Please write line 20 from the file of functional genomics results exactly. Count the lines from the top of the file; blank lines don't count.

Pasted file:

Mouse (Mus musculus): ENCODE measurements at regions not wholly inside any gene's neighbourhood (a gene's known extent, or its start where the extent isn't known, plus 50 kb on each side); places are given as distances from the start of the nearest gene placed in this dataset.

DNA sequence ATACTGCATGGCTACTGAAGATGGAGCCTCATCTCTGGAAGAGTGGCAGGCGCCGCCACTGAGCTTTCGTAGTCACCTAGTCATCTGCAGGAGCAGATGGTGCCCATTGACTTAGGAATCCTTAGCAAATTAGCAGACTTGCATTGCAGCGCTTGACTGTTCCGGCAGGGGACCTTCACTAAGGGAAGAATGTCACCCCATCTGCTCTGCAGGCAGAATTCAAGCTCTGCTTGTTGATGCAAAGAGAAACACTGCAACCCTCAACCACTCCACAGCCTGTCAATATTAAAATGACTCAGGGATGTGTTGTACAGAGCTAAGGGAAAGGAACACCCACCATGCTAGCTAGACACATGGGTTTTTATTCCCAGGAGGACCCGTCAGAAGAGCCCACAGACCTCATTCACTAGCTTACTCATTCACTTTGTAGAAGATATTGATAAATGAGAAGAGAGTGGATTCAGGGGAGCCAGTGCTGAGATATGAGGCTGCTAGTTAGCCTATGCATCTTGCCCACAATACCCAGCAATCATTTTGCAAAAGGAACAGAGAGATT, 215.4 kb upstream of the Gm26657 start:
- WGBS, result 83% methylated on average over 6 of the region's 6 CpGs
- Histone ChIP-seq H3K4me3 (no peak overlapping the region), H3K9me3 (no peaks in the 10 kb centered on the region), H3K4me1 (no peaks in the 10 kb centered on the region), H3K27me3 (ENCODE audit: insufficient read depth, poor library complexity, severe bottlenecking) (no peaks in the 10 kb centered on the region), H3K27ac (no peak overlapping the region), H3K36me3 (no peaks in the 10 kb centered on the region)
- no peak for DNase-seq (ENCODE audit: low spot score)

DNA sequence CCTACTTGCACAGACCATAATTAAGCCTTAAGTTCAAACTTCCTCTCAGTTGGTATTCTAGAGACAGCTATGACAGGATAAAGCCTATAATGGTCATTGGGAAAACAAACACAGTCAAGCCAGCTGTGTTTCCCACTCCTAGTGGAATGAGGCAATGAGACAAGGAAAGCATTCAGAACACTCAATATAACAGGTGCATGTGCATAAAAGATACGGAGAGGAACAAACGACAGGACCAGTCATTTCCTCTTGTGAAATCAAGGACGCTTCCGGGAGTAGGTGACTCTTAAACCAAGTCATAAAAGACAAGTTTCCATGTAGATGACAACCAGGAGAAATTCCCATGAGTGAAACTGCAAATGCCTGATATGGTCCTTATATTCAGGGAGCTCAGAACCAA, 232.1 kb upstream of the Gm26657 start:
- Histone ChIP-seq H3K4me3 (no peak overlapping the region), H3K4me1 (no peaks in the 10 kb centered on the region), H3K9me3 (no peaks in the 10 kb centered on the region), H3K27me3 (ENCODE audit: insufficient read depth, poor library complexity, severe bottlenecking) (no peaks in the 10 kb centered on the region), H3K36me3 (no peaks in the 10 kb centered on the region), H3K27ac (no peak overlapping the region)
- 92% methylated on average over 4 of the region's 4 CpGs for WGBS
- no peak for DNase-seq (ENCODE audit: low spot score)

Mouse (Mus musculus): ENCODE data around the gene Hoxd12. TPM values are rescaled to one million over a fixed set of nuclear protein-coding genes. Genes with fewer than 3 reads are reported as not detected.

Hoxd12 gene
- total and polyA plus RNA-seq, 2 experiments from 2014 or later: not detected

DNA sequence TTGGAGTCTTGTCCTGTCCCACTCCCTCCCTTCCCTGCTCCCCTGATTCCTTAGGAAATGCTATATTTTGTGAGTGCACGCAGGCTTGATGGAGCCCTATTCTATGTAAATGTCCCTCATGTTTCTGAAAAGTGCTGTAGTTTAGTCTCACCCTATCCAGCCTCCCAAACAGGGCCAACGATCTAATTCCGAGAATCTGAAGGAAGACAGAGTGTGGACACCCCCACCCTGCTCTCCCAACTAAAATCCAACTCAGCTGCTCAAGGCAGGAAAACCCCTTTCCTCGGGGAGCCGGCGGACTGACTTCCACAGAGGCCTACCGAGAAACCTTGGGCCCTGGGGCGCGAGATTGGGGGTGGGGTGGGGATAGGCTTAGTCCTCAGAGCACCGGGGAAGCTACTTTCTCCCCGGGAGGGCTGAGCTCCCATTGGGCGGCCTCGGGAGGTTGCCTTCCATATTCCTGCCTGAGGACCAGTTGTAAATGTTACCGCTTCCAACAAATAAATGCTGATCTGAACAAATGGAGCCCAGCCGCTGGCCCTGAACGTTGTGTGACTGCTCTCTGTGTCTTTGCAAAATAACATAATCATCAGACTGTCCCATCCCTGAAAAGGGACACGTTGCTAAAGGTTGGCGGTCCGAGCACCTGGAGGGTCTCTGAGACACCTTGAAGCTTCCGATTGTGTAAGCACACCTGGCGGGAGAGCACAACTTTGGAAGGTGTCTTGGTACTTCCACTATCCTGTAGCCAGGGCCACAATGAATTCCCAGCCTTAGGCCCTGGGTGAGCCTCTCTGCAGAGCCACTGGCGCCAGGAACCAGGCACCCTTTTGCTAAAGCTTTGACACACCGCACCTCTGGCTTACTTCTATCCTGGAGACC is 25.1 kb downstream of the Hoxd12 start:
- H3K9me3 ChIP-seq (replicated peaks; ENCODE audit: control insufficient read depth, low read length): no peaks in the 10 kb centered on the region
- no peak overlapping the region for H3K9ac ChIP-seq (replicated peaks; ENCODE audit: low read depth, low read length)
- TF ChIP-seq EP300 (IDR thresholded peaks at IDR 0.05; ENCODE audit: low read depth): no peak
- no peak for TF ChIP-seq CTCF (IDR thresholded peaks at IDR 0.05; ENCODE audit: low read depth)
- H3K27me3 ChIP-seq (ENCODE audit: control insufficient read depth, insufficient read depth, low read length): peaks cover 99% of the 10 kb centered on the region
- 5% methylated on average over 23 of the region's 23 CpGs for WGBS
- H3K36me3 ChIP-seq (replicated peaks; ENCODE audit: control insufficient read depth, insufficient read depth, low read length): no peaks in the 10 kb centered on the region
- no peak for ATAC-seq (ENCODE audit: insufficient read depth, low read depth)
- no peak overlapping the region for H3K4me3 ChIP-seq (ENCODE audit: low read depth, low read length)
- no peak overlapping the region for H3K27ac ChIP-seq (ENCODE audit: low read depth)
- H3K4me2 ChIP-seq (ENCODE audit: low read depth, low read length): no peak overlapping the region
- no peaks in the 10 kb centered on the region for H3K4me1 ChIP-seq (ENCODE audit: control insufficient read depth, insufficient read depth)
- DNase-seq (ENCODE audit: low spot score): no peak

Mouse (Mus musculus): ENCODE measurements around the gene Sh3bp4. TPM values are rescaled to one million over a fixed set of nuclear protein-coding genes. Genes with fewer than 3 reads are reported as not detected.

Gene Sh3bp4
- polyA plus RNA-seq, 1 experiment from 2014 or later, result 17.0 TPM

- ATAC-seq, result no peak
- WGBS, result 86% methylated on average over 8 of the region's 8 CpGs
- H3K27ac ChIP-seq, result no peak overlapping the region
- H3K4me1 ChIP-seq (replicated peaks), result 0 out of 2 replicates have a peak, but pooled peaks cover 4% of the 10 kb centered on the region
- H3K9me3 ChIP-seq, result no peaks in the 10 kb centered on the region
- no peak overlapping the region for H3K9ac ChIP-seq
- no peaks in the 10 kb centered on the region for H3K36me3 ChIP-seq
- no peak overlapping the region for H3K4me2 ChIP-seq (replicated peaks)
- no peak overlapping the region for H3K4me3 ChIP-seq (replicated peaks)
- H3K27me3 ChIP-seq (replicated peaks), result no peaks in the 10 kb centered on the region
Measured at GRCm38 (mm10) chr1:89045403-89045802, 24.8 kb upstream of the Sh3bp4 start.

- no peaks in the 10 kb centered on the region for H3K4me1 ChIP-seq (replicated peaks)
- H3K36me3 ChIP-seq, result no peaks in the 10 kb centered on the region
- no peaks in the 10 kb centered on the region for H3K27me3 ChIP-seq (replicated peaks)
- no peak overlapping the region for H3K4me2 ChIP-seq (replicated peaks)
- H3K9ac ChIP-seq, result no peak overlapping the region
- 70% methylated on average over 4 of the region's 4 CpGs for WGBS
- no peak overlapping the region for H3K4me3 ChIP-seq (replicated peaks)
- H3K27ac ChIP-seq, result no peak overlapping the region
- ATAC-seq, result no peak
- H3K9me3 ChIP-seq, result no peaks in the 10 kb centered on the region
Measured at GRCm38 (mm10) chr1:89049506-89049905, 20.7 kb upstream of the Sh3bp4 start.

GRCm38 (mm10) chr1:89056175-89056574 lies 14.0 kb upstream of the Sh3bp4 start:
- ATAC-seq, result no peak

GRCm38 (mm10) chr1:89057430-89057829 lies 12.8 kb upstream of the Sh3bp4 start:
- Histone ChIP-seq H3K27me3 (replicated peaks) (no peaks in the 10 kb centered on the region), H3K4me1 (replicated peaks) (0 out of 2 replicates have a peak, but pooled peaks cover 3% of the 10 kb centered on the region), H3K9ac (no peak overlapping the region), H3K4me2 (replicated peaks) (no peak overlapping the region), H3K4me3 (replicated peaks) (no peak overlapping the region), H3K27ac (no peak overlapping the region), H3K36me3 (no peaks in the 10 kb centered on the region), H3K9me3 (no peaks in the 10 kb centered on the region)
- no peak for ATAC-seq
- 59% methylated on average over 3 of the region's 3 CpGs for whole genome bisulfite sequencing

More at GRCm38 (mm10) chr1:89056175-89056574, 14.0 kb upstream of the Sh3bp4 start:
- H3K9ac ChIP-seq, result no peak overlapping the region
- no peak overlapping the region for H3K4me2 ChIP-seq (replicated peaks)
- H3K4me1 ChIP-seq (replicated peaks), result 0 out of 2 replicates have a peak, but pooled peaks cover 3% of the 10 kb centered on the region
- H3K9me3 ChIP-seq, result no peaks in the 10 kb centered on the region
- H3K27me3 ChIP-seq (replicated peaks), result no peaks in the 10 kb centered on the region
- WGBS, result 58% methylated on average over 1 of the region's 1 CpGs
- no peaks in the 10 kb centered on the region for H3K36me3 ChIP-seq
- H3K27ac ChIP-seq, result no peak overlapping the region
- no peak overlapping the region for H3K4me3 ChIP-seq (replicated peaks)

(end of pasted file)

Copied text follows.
- H3K36me3 ChIP-seq (replicated peaks; ENCODE audit: control insufficient read depth, insufficient read depth, low read length): no peaks in the 10 kb centered on the region